These environmental factors lie beyond the control of any one family and fall outside of traditional "health care" interventions. But as the executive director of the Merck Childhood Asthma Network, Inc. (MCAN), I see the impact they have on everyday life and childhood for the millions of children with asthma and their families. I also see the need to change our reactive approach to managing this disease to a proactive and preventive venue that embraces sound public health principles.
So, what changes can we as a nation make to improve outcomes for children with asthma and others with underlying diseases affected by the environment?
On the local level, interventions in community-based locations used by children -- playgrounds, schools and school-yards, and public housing units -- and the implementation of policies such as those designed to reduce idling by buses around schools, have increasingly been shown to play a role in reducing asthma triggers.
Take, for example, Melba Miles, proud grandmother to two-year-old Jamal who suffers from asthma. She spent many months standing by as her grandson suffered asthma attacks, including one that left him in intensive care for five days. After the attack, Melba became involved in the Addressing Asthma in Englewood program, a local Chicago initiative funded by MCAN that helped her learn to manage Jamal's asthma. However, Melba noticed that every time the city sprayed vacant lots in her neighborhood with pesticides, Jamal and other residents with asthma experienced breathing troubles. The city's policy was to spray vacant lots in Chicago, including many in Englewood, without any warning to people living nearby.
During a neighborhood advisory board of community leaders and caregivers created by the Addressing Asthma in Englewood program, Melba expressed her concerns about the effects pesticide spraying was having on residents' asthma. Leaders of the asthma program took action. Working with city officials, they created new spraying policies that would limit exposure to the pesticides. Now, residents in Englewood and across Chicago can be put on a "do not spray" list or must be notified before their neighborhood is sprayed so they can close the doors and windows or stay indoors after the spraying occurs.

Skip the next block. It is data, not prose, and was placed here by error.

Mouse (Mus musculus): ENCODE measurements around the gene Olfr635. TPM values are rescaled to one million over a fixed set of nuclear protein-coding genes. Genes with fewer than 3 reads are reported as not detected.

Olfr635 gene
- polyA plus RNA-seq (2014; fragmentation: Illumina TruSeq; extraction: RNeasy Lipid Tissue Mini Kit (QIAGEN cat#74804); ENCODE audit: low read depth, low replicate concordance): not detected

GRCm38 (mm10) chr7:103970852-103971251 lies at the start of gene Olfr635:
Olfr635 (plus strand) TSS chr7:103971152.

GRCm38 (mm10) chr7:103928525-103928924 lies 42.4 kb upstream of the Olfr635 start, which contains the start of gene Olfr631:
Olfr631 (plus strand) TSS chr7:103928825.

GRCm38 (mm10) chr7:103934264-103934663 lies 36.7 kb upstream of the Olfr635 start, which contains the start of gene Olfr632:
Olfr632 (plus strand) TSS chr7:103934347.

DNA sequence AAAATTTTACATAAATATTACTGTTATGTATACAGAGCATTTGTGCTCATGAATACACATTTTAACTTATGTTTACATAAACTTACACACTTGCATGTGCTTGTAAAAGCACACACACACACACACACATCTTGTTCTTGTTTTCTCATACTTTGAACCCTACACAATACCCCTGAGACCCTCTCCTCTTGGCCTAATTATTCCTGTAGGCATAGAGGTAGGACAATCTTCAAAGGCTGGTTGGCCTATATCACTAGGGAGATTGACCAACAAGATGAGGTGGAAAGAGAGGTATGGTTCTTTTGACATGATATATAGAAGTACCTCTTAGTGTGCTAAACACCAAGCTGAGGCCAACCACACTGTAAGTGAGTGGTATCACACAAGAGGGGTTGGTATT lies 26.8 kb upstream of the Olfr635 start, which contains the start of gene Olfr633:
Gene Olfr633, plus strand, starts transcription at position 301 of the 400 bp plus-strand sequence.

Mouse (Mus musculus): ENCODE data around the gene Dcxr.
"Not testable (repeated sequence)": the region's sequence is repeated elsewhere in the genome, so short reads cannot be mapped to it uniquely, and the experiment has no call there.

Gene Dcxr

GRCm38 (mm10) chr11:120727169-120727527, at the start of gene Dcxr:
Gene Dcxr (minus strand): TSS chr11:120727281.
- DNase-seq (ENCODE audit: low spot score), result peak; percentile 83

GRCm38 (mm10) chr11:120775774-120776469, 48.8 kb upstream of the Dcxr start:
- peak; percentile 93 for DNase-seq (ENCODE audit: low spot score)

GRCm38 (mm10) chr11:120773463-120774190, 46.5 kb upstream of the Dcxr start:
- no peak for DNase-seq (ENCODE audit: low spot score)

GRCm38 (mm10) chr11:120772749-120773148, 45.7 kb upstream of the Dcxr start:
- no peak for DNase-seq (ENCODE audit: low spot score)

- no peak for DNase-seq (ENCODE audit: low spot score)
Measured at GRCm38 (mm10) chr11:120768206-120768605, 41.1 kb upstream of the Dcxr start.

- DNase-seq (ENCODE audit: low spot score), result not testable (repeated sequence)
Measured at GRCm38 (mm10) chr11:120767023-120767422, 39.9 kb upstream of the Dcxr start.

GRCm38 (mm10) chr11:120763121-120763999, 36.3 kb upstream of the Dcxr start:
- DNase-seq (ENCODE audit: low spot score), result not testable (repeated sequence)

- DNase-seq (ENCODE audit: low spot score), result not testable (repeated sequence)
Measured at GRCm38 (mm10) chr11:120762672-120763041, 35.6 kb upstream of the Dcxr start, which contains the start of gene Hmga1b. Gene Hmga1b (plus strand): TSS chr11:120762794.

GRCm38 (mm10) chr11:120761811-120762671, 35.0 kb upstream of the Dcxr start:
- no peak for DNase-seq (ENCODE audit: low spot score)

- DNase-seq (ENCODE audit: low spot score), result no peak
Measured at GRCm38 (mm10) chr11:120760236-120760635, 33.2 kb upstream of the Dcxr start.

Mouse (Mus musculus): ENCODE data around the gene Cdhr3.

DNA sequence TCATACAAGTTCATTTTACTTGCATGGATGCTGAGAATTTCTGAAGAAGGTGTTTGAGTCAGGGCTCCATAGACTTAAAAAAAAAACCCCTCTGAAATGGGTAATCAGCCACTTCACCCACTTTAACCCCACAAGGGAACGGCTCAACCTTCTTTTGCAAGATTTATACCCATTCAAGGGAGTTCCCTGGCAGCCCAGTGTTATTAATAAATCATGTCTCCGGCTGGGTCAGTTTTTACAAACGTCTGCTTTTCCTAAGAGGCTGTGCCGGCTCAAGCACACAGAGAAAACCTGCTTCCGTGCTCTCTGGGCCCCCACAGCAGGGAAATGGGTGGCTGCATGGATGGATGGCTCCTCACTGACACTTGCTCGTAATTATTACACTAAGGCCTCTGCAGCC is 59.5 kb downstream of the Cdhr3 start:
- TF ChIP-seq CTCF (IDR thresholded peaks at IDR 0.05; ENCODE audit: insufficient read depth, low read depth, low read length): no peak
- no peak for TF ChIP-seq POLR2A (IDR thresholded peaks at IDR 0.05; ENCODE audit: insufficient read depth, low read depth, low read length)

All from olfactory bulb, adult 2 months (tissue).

A recent report by The George Washington University, supported by my organization and the RCHN Community Health Foundation (RCHN CHF), provides guidance on what we can do on the national level. The authors recommend that to reduce triggers, public health agencies, housing authorities and environmental agencies must work in concert and collectively to promote evidence-based interventions and services that are essential to reducing the many environmental asthma triggers.
The ever changing climate, one of the most visible concerns in the 21st century, has raised our nation's consciousness about our environment. As a result, many of us have focused on buying hybrid cars, recycling newspapers, greening our homes and workplaces and even saving endangered species. But we have not yet focused on what we can do to save our own health. For ourselves -- and for our children and grandchildren -- this has to change.
D'Amato, G. et al, Clincal and Experimental Allergy, 2008. 38(*): p 1264-1274.
State of the Air, 2010. Accessed at http://www.stateoftheair.org/" http://www.stateoftheair.org/ on April 30, 2010.
Extreme Allergies and Global Warming, Accessed at: http://www.nwf.org/News-and-Magazines/Media-Center/News-by-Topic/Global-Warming/2010/~/media/PDFs/Global%20Warming/Reports/NWF_AllergiesFinal.ashx April 30, 2010.